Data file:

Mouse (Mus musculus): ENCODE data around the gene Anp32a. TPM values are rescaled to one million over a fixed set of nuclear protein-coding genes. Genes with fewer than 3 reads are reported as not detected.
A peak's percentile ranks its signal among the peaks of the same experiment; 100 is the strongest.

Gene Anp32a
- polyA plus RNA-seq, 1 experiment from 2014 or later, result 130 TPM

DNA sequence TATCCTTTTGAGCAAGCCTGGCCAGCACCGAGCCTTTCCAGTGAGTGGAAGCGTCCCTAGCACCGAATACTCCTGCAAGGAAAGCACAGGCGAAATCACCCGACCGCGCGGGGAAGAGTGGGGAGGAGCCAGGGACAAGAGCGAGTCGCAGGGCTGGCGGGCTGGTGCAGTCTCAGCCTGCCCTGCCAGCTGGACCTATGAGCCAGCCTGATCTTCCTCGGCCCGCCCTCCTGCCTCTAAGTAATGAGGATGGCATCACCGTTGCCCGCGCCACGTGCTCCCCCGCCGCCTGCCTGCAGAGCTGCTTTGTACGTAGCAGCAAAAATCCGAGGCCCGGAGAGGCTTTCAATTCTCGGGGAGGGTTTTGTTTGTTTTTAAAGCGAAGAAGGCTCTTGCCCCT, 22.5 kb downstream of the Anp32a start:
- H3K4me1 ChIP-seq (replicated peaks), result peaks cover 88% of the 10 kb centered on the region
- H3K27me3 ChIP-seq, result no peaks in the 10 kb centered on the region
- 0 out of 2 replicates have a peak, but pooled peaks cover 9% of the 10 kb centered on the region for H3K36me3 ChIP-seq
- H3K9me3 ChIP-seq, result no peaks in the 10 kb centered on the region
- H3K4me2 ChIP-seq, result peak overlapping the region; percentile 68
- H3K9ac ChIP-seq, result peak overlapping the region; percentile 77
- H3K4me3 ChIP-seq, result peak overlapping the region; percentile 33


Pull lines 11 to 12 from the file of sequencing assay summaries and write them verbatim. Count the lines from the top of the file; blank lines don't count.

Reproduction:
- H3K9ac ChIP-seq, result peak overlapping the region; percentile 77
- H3K4me3 ChIP-seq, result peak overlapping the region; percentile 33